Alvin Crawley to take control of city schools at critical time.
Turns out, the national search for a new superintended wasn't able to find a candidate as good as the guy who is already sitting in the chair.
Police agencies refuse to release audio from 911 calls, prompting questions about transparency.
When city officials in Alexandria released the audio of a 911 call in a high-profile murder case, many people interpreted the move as a step forward for transparency in a commonwealth known for opaque government.
A movable feast through Old Town, Del Ray and Carlyle?
This spring, advocates for food trucks will engage in a battle with brick-and-mortar restaurants.
Some have recovered from the recession, others are still struggling.
What is the future of the neighborhood library?
Successful candidate could emerge with 10,000 votes.
The Democratic primary is shaping up to be the most competitive election in recent memory, one with an unprecedented number of candidates.
Three candidates vie for Democratic nomination to School Board.
Two-term School Board member Sally Baird says she will not seek another term, opening up the seat to a new generation of leadership.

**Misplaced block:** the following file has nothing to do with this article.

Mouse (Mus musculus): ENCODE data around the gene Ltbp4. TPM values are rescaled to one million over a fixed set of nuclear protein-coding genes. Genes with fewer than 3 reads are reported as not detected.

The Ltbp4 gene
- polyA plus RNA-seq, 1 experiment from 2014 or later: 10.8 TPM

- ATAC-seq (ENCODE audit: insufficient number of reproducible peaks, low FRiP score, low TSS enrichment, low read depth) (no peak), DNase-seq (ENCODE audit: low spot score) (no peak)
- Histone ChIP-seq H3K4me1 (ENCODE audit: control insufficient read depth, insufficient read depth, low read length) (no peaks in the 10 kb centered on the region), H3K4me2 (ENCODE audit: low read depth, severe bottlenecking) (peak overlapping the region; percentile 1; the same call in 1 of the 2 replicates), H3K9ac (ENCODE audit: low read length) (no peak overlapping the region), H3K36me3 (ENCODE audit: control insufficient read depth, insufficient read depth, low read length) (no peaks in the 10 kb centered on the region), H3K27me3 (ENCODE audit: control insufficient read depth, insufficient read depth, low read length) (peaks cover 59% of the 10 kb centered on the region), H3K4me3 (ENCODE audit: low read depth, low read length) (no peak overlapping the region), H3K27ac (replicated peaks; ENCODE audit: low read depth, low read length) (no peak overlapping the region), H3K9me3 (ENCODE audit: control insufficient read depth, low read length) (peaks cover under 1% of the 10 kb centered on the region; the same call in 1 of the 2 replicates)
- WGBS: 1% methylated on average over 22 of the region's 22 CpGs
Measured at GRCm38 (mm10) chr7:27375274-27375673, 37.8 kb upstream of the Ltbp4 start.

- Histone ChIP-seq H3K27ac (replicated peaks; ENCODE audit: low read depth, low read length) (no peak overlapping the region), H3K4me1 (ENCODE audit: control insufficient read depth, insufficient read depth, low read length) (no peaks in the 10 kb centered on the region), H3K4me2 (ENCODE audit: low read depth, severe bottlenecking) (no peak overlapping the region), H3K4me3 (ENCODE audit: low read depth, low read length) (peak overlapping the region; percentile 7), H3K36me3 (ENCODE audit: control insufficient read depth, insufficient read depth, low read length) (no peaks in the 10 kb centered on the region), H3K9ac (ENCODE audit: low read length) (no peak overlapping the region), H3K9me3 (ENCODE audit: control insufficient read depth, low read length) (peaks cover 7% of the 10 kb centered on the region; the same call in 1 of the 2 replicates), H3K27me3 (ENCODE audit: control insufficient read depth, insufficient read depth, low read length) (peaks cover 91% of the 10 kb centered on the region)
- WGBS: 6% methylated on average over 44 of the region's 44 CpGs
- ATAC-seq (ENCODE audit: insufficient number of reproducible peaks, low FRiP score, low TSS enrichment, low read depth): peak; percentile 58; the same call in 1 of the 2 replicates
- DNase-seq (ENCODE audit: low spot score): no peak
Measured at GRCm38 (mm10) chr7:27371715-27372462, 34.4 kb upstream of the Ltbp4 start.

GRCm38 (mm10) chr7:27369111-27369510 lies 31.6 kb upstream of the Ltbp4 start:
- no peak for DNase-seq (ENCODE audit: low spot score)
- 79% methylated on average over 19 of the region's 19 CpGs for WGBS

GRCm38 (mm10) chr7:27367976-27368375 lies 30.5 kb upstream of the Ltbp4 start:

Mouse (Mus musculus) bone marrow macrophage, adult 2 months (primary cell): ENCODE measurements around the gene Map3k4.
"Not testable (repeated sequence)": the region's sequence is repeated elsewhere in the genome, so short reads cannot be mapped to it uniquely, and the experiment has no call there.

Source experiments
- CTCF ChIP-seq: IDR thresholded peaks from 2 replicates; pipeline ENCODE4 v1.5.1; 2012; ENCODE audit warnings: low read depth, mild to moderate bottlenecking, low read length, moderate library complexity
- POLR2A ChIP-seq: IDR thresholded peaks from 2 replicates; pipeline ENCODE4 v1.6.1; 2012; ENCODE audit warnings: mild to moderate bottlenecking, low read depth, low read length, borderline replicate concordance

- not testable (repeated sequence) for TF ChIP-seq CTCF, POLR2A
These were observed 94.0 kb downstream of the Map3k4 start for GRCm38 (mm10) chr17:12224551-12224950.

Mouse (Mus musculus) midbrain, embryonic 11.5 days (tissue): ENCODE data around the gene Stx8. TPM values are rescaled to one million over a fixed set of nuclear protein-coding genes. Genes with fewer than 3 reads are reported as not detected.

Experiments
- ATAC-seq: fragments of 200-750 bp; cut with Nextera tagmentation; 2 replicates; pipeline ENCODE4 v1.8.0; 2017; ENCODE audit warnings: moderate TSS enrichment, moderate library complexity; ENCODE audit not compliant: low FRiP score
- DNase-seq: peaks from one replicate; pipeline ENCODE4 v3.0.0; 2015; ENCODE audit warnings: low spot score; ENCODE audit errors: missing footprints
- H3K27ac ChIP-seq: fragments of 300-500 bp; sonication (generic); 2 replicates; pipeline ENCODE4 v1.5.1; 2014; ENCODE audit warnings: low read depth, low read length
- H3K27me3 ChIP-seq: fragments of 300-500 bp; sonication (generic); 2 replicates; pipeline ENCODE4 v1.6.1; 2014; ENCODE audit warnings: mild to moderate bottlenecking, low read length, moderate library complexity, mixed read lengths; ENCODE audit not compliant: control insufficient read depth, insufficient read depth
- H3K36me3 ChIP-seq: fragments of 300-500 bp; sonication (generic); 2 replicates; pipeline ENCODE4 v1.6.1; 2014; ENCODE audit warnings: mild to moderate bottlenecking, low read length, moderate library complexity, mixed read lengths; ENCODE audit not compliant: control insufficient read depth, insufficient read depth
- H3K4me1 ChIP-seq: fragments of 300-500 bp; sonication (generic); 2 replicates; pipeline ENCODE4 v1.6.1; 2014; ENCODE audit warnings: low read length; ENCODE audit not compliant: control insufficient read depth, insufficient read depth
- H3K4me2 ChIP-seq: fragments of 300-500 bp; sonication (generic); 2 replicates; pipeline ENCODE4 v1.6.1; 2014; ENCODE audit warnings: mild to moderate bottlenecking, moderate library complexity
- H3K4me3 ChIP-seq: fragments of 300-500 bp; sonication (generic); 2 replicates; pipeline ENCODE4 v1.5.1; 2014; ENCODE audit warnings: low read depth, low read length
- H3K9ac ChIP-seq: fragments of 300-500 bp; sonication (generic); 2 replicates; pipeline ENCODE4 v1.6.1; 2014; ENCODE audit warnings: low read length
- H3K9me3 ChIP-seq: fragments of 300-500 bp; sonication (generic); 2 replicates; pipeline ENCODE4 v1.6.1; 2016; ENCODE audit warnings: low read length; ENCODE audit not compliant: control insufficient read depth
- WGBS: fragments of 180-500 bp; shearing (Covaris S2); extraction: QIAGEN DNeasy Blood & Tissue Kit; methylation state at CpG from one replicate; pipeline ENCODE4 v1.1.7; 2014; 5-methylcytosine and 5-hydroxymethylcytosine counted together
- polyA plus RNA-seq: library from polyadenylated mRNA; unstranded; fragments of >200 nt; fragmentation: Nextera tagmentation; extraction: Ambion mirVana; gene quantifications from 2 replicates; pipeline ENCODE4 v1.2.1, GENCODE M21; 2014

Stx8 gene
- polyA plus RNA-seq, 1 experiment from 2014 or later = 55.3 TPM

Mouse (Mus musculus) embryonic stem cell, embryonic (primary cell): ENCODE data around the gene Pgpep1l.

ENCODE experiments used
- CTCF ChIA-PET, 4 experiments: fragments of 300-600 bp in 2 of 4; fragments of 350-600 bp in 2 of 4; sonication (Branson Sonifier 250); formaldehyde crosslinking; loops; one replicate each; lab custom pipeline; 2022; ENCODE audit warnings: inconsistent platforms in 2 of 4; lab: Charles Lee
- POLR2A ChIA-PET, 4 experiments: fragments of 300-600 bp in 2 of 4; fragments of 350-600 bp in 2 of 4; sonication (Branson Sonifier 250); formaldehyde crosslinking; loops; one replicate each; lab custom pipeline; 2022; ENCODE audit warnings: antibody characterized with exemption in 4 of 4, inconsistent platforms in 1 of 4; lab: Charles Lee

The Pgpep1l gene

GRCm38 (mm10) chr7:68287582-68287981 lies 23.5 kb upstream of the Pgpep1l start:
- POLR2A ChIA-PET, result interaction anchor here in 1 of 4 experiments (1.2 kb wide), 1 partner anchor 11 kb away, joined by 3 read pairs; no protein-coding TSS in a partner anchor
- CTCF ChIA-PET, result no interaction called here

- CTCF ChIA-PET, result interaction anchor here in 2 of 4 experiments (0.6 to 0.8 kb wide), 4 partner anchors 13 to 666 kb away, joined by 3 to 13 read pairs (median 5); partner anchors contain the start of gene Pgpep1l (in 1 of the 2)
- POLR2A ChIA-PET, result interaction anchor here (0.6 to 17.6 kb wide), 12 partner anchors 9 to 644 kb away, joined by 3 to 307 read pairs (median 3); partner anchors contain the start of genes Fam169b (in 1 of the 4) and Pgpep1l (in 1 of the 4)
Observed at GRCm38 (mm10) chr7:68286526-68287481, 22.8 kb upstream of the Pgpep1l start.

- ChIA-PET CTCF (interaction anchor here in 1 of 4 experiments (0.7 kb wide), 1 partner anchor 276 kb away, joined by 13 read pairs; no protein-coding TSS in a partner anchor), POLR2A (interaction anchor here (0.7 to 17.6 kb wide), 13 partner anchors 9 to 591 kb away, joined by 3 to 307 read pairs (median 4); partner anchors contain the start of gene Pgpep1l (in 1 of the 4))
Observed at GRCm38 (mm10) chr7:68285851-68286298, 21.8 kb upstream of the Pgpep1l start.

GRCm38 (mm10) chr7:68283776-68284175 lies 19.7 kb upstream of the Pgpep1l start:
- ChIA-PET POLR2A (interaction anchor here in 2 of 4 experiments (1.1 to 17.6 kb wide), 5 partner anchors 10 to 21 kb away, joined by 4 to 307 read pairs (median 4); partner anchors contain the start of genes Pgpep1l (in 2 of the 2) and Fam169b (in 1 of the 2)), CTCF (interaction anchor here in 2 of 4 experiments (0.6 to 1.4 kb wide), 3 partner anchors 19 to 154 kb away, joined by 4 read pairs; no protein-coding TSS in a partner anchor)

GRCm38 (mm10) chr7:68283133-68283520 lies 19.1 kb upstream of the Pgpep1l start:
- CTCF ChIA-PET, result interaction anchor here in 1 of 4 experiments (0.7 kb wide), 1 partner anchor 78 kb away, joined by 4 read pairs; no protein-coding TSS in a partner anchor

Race to replace Sally Baird is on for Democrats.
Arlington County schools are at a crossroads. Enrollment is steadily rising, and parents have become upset about the amount of standardized testing that takes place in schools across the county.
Residential properties increase 5 percent; commercial properties increase 2 percent.
Homeowners across Alexandria will be receiving their annual Valentine from City Hall this week, an assessment of their property that will be used to issue a tax bill later this year.
Residents worried that a serial killer may be on the loose.
The late Ellen Pickering used to call North Ridge "Happyland," a quiet suburban stretch of the city where neighbors knew each other and the most shocking crime that happens is when someone's car is broken into.
Some believe it will bring more customers; others are worried about cost.
Up and down Columbia Pike, businesses have a variety of views about the streetcar that may be soon be trundling up and down one of Arlington's major thoroughfares.
Elected official recalls the ups and downs of two terms on the board.
When Sally Baird was first elected to the Arlington School Board in 2006, the county's public school system was still shrinking and Baird was a first-time candidate.
Interim leader proposes spending priorities for a system in transition.
Alexandria City Public Schools is in a state of flux. School Board members are conducting a national search for the next superintendent as students are flooding into the city's classrooms. Meanwhile, interim superintendent Alvin Crawley is proposing a 3.3 percent increase over last year's budget, adding $8 million to the existing $235 million operating budget.
Public-housing authority considers redeveloping seven properties.
Uncertainty is hanging in the air for thousands of public-housing residents and their neighbors.
Race to replace Jim Moran is expected to be competitive and expensive.
It's been three weeks since longtime U.S. Rep. Jim Moran (D-8) announced that he would not be seeking a 13th term in Congress, opening up an epic primary fight that is now starting to take shape.